Morgan State’s NAACP marches on Washington to advocate for student debt cancellation

Morgan State’s NAACP chapter joined local university chapters at the Capitol on Tuesday to fight for student debt cancellation.


Shamal Brown

Morgan State’s NAACP chapter at the U.S. Capitol on Feb. 28, 2023.

Jordynn Blackwell, Staff Writer

In its 84 years gracing Morgan State University’s campus, the university chapter of the National Association for the Advancement for Colored People (NAACP) has been a notable force in school culture.

On Feb. 28, Morgan State’s NAACP chapter and several other local chapters took to the Supreme Court to voice their concerns on student debt cancellation, an ongoing issue that has riddled our nation for decades.

“It was certainly impactful for [The NAACP] to be a part of something that affects us Morgan and other HBCU students mentally and physically,” Serena Chapple, senior multimedia major and NAACP event director, said.

Morgan State’s NAACP chapter at the U.S. Capitol on Feb. 28, 2023. (Shamal Brown)

Government officials like Bernie Sanders and Congressman Maxwell Frost rallied alongside the group of protesters on Tuesday.

This isn’t the first time the organization has rallied on Washington for change. In the fall semester, they marched on Washington to advocate for affirmative action and protect equal employment and education opportunities for disadvantaged individuals. 

Throughout the year, the Morgan State chapter hosts countless events and deeds of community service.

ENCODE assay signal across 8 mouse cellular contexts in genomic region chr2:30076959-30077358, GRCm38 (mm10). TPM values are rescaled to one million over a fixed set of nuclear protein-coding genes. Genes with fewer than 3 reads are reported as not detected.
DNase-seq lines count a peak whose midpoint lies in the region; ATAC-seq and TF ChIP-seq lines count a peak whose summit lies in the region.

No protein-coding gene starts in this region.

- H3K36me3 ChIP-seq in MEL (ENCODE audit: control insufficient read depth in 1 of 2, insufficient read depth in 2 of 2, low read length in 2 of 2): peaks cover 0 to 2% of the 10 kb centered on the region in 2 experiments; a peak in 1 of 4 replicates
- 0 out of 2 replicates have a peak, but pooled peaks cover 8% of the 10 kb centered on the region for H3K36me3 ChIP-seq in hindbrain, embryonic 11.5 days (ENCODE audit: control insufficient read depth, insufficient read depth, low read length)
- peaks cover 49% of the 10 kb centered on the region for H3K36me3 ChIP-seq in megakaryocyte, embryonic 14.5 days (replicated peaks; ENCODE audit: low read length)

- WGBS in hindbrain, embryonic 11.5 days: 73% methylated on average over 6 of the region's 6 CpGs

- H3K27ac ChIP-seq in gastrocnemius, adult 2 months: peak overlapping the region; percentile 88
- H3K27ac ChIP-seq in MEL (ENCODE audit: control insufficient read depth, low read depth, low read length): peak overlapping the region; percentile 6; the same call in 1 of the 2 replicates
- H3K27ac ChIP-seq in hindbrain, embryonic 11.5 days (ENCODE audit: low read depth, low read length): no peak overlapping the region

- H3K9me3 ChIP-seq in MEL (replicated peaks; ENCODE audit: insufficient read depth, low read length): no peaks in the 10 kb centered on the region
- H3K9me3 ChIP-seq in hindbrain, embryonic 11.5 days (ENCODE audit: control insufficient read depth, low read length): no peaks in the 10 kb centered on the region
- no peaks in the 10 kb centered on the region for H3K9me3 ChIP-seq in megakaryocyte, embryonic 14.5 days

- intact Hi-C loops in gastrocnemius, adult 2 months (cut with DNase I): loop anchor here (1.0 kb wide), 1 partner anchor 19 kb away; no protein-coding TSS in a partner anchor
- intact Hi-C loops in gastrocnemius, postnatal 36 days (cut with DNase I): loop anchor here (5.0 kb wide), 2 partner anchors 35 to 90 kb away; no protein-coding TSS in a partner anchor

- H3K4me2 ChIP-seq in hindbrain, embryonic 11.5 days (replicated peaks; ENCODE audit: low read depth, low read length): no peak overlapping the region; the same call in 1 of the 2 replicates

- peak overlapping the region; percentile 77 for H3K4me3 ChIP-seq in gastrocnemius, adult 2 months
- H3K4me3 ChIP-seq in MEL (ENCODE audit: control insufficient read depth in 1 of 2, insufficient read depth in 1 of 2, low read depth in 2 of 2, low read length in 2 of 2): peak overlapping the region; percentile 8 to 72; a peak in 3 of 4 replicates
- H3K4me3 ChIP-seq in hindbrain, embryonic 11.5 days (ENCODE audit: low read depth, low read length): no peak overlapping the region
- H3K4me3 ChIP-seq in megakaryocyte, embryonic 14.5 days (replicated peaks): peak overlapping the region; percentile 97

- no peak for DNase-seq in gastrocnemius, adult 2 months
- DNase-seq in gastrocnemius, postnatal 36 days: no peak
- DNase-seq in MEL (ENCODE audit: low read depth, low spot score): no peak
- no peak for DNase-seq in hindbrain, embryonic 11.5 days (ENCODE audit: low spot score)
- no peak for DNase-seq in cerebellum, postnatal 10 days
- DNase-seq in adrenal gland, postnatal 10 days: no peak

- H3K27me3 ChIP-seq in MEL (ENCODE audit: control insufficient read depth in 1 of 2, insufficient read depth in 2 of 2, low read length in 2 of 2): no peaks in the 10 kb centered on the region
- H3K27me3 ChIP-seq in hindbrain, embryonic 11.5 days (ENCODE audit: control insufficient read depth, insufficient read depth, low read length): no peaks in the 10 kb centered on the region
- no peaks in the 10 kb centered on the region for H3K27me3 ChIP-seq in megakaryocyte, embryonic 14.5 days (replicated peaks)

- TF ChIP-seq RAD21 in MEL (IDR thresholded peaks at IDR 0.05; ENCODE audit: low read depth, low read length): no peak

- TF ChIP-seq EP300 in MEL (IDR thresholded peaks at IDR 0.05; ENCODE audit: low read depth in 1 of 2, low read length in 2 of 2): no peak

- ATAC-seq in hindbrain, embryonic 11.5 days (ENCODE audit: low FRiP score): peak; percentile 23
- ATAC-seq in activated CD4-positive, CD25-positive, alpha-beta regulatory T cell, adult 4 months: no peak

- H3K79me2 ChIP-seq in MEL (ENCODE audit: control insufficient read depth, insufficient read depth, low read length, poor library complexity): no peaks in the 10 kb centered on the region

“The NAACP is helping students on campus get their voices heard,” Lenae Wharton, senior psychology major and NAACP general body member, said. “We’ve done various activities on campus to essentially spread awareness about different things that people may not be aware of or that directly affect the student body.”

When it comes to acts of protest, the NAACP feels like they are supported by the university administration, including the university president himself. Both organization board members and general body members have expressed their gratitude. 

“I feel like [Morgan’s administration] is 100 percent supporting what we do,” Kemauri Batson, junior nursing major and NAACP treasurer, said. “I know our president David Wilson has been encouraging us. We always get an excused notice from class because we’re genuinely fighting for our peers. We’re not only [protesting] for our generation, but we’re doing this for future generations as well.”

Morgan State’s chapter of the NAACP has no intention of stopping their activism efforts, ensuring that all students are represented and their voices are heard.

Morgan State’s NAACP chapter at the U.S. Capitol on Feb. 28, 2023. (Shamal Brown)